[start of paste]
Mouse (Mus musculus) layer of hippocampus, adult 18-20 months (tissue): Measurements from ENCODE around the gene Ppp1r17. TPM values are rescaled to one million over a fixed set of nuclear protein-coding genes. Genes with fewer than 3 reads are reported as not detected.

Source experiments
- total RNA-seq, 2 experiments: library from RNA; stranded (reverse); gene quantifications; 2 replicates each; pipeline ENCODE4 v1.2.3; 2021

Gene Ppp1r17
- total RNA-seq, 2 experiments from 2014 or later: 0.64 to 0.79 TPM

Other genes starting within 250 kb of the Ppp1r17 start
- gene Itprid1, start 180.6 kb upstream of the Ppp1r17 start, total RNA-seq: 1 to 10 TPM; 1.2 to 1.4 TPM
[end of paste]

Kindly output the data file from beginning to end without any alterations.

Mouse (Mus musculus) layer of hippocampus, adult 18-20 months (tissue): Measurements from ENCODE around the gene Ppp1r17. TPM values are rescaled to one million over a fixed set of nuclear protein-coding genes. Genes with fewer than 3 reads are reported as not detected.

Source experiments
- total RNA-seq, 2 experiments: library from RNA; stranded (reverse); gene quantifications; 2 replicates each; pipeline ENCODE4 v1.2.3; 2021

Gene Ppp1r17
- total RNA-seq, 2 experiments from 2014 or later: 0.64 to 0.79 TPM

Other genes starting within 250 kb of the Ppp1r17 start
- gene Itprid1, start 180.6 kb upstream of the Ppp1r17 start, total RNA-seq: 1 to 10 TPM; 1.2 to 1.4 TPM